Has the Dubai Bubble already burst? The one-kilometer-high Nakheel Tower has been shelved for the time being, 3,000 cars without owners, immigrants dumped somewhere downtown, price crunch in the real-estate sector - that is the current news from Dubai. Was it not inevitable that if you reach for the stars the way Dubai did in recent years, you come down to earth at some point? So the question is really whether it will be a soft or a crash landing that Dubai will experience. No one can or wants to predict what will happen, but the unanimous opinion seems to be (and there's an element of self-assuring in it) that current conditions afford any number of opportunities. Many are even sounding relieved that the almost uncanny pace of development has now been throttled back and talk of a health phase when people can sit back and take stock of things: Dubai should now steady and specifically remember its cultural values.
Cultural topics were accorded a key strategic role even before the financial crisis hit. Abu Dhabi is a pioneer in this regard and with its Saadiyat Island museum island prioritizes culture and with Masdar City highlights sustainability - but Dubai is fast catching up. Thus, the state Dubai Culture and Arts Authority under the patronage of Sheich Mohammed Bin Rashid Al Maktoum organized the "Dubai Next" exhibition in June 2008 for the Art Basel. Curated by Rem Koolhaas, it focuses a critical eye on Dubai's development and presents the cultural edifices designed by Zaha Hadid Architects and Rem Koolhaas/OMA. Notably the exhibition was held at the Vitra complex in Weil am Rhein, meaning in a setting defined by not by art, but by design and architecture. This pointed attention clearly in the direction of the culture of objects for use, something that is not yet to be felt in Dubai, among other things because the requisite locations do not exist - or it takes place hidden from sight, open only to the initiate and cognoscente.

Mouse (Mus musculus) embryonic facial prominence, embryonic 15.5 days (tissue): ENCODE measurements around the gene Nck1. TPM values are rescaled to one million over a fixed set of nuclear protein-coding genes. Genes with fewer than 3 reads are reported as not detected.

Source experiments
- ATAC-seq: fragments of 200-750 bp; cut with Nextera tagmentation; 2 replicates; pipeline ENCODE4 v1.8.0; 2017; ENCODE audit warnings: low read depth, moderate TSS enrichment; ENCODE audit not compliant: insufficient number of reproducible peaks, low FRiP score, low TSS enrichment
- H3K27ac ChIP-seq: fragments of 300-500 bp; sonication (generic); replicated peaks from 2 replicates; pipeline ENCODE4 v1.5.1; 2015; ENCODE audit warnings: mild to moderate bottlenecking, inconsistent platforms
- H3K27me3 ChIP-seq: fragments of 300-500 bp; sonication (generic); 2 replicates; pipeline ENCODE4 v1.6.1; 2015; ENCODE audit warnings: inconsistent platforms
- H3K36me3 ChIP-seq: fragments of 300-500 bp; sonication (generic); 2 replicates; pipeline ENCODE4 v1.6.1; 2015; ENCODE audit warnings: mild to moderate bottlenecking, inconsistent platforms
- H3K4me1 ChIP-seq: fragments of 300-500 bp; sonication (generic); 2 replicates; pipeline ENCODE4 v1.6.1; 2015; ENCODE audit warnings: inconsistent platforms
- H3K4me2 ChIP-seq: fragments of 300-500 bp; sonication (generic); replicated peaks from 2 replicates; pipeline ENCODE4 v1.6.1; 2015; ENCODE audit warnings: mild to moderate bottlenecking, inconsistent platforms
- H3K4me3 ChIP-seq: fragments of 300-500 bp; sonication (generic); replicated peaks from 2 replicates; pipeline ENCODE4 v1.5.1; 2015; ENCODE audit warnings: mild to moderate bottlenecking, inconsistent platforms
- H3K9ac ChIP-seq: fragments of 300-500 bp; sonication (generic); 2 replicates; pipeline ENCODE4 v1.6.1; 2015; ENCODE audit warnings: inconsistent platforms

"Traffic" is precisely such a location. Rami Farook, a local entrepreneur, founded the design gallery in 2007 and it has since been expanded to include its own design studio and a retail outlet. Originally, there was primarily a lack of really good furniture stores, while today Traffic understands itself as a design network for the entire Arab world. It is busy initiating the first competitions and exhibitions, setting the design discourse in motion. Its own design team consists of eight people of very different origins and has just been expanded to include Katrin Greiling, a German-Swedish designer. Traffic's showroom and office is located in an unobtrusive side-street right next to the Mall of Emirates. The building has a plain façade, and the rooms and interior design could be classified as minimalist. The showroom window features "Myto" chairs by Konstantin Grcic, and direct behind them the "Siebenschläfer" bed, Nils Holger Moormann's brainchild. And there are limited editions, such as one of Droog's "Chest of Drawers". This is a real statement in the midst of the "mega-glitter" that is Dubai - as Myto is in the final analysis nothing other than a colorful plastic chair and you have to assemble Siebenschläfer together yourself using the multiplex boards provided. Astonishing in a city where everyone purportedly seeks the most expensive, grandest and most luxurious objects.
According to Rami Farook, Dubai has started to notice design as a topic for about two years now. And the number of those who feel reduction and innovation are the path to exclusivity is rising constantly. Traffic's best customers include those citizens of the United Arab Emirates who have become acquainted with contemporary design during stays abroad - and can afford it. To date, investors and planner have had to satisfy a plethora of tastes and cultures. Moreover, projects have always had to be realized very swiftly and seen from a commercial vantage point. The globalized "Hotel Interior Style" was without doubt the surefire way and there was little scope for more radical ideas. By contrast, progress has long since been fully underway in the domain of graphic design, which has strong roots in the long-standing tradition of calligraphy. At this level, Traffic has already evolved its first joint projects with the Khatt Foundation, a center for Arabic typography based in Amsterdam that promotes cultural exchange between Europe and the Middle East.
Farook seeks to preserve the local heritage and yet also move it forward, because in the past many local traditions suddenly found themselves confronted by Western habits and mingled with the latter. That said, strong ties to a cultural identity are imperative for a culture that is exposed to drastic change in the shortest time imaginable. After all, there has hardly been a second place that has been so open to innovation as Dubai. Today, at Traffic you can primarily enjoy viewing design products from Europe. "There is nothing else to show," Rami Farook, but adds, with a smile, "well, not yet, that I promise you."